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What It Takes to Win the Streaming Wars

The streaming wars are on! An accelerated level of intensity is now in play as new and established players jockey for their share of subscribers. For now, consumers are continuing to subscribe to additional OTT services, paying on average $76 per month for video content. As new entrants come on board, though, PwC’s analysis shows consumers will start making choices about which services to keep after the initial promotional offers end.

Mark McCaffrey, PwC

Mark McCaffrey, PwC

While market share is available for the taking — the OTT video market is expected to double in size globally between 2019 and 2023 — services that don’t offer exactly what consumers are seeking will fall behind.

How do media companies set themselves up for success in the months and years to come? In this hyper-competitive landscape, viewer experience matters most. To deliver that optimal viewer experience, invest in content that engages consumers and boosts growth while leveraging emerging technologies like artificial intelligence (AI).

Content Is Key

Licensed content has powered streaming services in recent months, especially new entrants seeking to entice potential subscribers. Many services have demonstrated a willingness to pay hefty prices to obtain the rights to popular content with an existing base of loyal viewers.

In fact, PwC research found that 56% of consumers define a good user experience as having easy access to favorite shows. New streaming entrants seeking to gain subscribers will need to combine popular content that consumers already love with nostalgic shows they want to revisit.

However, licensed programming is not the only path to a competitive edge. Original content is just as important, according to PwC’s analysis. Consumers have already told us they want a seemingly endless library of TV shows and movies. Given the limited pool of licensed programming available, original content becomes paramount.

As the cost of licensed content continues to escalate, original programming offers streaming providers a more hands-on approach to building out and diversifying content libraries. It also offers complete control of the format, whether it’s shorter, more bite-sized content that audiences are showing an increased appetite for, or mobile-first content such as vertically shot videos. With original programming, the opportunities for creativity are boundless.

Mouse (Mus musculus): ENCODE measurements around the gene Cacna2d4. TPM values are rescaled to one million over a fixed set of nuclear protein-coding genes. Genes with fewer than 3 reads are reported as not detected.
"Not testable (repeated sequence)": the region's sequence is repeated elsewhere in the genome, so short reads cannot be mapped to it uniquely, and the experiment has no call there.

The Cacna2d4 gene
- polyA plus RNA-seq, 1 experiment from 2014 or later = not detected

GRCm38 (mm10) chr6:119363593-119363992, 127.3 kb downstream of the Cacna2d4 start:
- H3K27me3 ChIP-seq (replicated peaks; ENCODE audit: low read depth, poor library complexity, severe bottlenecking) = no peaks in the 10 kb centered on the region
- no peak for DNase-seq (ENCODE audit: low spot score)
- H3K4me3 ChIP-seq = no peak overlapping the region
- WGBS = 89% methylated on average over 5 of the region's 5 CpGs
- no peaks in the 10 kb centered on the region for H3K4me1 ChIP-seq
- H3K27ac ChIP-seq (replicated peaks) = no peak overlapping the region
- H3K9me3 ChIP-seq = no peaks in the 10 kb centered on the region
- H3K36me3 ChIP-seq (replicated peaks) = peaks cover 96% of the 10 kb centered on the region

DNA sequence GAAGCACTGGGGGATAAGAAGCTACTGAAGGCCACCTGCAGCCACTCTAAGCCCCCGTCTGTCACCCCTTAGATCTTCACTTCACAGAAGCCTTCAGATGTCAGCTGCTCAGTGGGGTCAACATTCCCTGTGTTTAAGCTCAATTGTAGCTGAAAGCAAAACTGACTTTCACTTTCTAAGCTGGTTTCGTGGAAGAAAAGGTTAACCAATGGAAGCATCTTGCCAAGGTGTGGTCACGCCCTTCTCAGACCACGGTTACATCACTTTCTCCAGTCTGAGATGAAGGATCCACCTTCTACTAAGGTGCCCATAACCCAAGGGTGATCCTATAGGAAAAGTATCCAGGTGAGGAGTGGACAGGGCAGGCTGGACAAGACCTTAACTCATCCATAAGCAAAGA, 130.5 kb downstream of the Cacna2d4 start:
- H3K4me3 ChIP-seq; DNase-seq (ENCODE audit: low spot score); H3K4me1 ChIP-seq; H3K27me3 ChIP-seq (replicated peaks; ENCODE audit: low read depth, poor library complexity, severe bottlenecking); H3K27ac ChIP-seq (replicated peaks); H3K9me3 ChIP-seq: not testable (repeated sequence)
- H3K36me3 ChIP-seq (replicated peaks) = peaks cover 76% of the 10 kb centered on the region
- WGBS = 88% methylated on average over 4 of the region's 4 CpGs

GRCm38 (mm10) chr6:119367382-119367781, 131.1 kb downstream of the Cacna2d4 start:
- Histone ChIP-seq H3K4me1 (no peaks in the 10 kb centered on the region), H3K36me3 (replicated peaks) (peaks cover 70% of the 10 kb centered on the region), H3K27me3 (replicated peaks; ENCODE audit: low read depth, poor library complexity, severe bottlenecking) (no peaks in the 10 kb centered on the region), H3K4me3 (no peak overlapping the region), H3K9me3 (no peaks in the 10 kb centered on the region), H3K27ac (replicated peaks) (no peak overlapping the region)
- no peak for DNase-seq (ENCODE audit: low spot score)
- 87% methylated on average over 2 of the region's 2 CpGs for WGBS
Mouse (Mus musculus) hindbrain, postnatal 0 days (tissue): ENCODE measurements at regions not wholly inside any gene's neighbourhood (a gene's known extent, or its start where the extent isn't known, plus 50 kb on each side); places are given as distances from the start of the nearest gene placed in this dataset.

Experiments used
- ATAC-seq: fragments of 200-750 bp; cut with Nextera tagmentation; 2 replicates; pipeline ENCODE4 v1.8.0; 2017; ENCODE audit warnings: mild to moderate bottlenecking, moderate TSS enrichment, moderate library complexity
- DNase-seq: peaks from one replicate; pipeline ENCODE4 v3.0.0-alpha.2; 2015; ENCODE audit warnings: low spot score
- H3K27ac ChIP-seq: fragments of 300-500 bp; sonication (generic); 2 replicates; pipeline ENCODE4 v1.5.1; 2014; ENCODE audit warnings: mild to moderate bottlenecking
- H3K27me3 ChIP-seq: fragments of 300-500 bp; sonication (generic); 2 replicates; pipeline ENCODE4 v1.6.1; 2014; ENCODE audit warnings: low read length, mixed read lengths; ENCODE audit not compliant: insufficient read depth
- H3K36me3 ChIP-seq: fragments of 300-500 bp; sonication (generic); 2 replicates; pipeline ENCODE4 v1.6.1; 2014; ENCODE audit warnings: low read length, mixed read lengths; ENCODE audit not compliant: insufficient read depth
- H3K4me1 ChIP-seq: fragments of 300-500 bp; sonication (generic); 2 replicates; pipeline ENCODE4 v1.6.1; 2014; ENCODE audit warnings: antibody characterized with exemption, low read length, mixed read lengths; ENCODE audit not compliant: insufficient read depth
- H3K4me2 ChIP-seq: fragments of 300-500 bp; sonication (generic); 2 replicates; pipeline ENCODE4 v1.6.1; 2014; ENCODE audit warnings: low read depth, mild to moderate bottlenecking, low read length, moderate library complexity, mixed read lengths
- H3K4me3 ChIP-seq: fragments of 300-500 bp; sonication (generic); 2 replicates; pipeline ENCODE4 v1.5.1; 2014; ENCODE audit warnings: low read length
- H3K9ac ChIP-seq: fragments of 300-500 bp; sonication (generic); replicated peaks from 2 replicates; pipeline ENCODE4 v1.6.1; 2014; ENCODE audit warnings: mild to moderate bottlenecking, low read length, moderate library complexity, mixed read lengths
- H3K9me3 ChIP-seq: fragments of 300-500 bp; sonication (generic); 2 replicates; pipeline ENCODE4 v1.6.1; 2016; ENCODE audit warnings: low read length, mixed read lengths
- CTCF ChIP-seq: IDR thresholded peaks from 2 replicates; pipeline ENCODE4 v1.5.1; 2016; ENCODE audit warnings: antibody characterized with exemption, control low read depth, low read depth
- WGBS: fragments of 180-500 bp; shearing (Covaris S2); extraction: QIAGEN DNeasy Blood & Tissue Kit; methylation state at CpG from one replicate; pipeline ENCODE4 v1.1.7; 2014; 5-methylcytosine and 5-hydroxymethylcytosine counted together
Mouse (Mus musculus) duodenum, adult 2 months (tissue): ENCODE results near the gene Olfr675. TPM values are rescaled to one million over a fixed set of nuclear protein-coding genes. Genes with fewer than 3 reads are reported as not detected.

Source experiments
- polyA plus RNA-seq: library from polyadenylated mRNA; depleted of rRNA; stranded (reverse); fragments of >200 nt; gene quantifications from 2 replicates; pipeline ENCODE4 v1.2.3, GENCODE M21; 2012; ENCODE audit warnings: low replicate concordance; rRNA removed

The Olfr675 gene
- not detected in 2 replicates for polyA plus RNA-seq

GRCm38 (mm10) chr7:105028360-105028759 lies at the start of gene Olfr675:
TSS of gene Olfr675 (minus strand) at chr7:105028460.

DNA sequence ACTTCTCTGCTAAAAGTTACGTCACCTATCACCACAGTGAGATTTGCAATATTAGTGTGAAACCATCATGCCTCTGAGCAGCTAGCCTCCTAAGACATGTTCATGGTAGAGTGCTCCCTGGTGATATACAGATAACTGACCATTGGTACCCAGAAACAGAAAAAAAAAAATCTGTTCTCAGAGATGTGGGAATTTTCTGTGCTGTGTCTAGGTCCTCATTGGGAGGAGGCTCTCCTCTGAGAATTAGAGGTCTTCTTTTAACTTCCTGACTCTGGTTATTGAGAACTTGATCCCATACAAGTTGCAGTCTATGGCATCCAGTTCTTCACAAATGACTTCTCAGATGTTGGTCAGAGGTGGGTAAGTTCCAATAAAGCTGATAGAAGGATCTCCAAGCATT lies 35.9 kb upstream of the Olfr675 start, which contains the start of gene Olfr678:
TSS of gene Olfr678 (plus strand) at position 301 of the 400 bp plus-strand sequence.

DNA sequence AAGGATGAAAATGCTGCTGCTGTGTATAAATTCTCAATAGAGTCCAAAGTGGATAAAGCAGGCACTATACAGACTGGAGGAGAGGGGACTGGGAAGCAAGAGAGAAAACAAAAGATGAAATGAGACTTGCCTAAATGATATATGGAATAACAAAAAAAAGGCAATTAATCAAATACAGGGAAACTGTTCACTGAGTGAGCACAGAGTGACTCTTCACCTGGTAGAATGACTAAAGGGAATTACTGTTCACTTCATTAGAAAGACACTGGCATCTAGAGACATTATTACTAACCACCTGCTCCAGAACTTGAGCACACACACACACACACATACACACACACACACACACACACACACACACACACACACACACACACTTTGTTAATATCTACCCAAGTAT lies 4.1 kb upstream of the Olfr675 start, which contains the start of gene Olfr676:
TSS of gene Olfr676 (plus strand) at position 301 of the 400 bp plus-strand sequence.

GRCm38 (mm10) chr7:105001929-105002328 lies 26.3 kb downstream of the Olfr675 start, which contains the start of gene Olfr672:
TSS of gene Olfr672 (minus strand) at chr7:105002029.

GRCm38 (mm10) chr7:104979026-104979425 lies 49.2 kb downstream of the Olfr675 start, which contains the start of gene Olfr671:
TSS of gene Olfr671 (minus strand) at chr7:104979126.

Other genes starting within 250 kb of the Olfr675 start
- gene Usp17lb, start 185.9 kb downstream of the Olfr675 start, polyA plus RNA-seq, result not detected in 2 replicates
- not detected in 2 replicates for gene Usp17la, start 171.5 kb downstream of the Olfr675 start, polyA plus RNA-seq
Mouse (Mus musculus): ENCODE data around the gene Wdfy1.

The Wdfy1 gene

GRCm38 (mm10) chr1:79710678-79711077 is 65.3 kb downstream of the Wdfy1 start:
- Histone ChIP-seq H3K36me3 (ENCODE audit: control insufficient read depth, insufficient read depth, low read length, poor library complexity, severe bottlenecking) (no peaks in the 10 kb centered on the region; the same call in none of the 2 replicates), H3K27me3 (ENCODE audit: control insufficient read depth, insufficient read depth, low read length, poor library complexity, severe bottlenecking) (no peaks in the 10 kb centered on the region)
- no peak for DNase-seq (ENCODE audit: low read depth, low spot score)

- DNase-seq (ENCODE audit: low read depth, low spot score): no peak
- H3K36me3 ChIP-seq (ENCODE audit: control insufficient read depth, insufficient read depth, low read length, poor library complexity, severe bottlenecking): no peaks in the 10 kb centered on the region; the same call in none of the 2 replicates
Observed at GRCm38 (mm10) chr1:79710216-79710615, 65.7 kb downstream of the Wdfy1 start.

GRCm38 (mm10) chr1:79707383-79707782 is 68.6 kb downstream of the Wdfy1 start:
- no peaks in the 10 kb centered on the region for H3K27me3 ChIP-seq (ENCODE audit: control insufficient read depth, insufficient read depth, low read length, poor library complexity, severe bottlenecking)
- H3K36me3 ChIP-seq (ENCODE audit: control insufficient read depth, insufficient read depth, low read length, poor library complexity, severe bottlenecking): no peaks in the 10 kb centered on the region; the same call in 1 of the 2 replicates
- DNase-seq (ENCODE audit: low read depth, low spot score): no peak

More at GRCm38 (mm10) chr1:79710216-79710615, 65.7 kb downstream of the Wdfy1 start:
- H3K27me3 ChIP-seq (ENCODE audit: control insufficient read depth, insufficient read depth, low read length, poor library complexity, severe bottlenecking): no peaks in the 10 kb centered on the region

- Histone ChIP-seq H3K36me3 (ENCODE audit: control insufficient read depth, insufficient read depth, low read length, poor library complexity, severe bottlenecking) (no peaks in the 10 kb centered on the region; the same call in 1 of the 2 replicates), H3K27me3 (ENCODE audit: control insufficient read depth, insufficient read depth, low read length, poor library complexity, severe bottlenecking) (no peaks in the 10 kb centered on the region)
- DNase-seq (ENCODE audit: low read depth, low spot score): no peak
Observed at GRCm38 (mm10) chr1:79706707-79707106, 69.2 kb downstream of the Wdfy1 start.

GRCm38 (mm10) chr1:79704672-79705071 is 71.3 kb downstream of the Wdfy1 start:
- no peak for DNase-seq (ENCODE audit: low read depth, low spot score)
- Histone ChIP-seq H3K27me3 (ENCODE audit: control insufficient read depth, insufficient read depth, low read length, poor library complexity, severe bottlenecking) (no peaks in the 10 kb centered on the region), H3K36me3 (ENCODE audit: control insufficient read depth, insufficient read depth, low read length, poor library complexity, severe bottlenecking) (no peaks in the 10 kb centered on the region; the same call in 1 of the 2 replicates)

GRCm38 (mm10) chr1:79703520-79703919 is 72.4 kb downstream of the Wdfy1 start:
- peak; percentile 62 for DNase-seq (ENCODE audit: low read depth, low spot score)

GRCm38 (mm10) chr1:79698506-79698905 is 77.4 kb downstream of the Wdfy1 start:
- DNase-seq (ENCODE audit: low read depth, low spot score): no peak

As we continue to analyze viewer preferences over the years, one finding remains constant: content rules. For streaming providers, that means long-term success will hinge on sussing out the optimal balance between original programming and licensed content.

In our hyper-personalized age, consumers want easily accessible content tailored to their specific preferences. Streaming services that leverage AI to recommend personalized content based on consumers’ viewing history are already a step ahead.

In fact, some 20% of consumers told us their streaming services are better at finding content for them to watch than they are themselves. While that is encouraging, it does offer room for improvement with the 80% majority. Meanwhile, one-third of consumers said finding content on streaming platforms needs to be easier.

Certainly, as in all industries, AI will improve with time. Consumers are impatient, though. They expect algorithms that are predictive — not reactive — to allow for positive viewing experiences. And they expect those improvements now.

Streaming services need to invest in the technology to make AI more effective now, rather than waiting for the technology to catch up. The services that perfect the ability to anticipate and recommend personalized content to viewers will stay above the fray while others fall behind.

According to PwC’s annual AI analysis, integration features prominently among the top three data-related challenges:

• Integrating data from across the organization (45%).
• Integrating AI and analytics systems (45%).
• Integrating AI with IoT and other tech systems (43%).

For the improved viewer experience that consumers are demanding, data integration will be job one.

Outside of AI, expect the continued global rollout of 5G to provide new opportunities to reach mobile viewers. Ensuring a service’s infrastructure can handle the increased demands of 5G networks will become essential, especially in the entertainment and media landscape that this new technology promises to transform.

Forward-looking streaming services are well-advised to prioritize emerging technologies as a strategic investment that differentiates them, rather than as an operational cost to be minimized. To attract new customers while retaining the existing subscriber base, bold long-term vision is vital.

A Game Plan for Victory

The streaming wars are complex, presenting media companies with equal parts opportunity and challenge. To win requires bold vision, artful navigation and a relentless focus on consumer needs.

Consumers have been very clear. They want world-class content combined with a superior viewing experience.

By optimizing investment in content — the right mix of licensed and original programming — and capitalizing on emerging technologies, media companies can chart a course for success.

Mark McCaffrey is U.S. technology, media and telecom leader at PwC.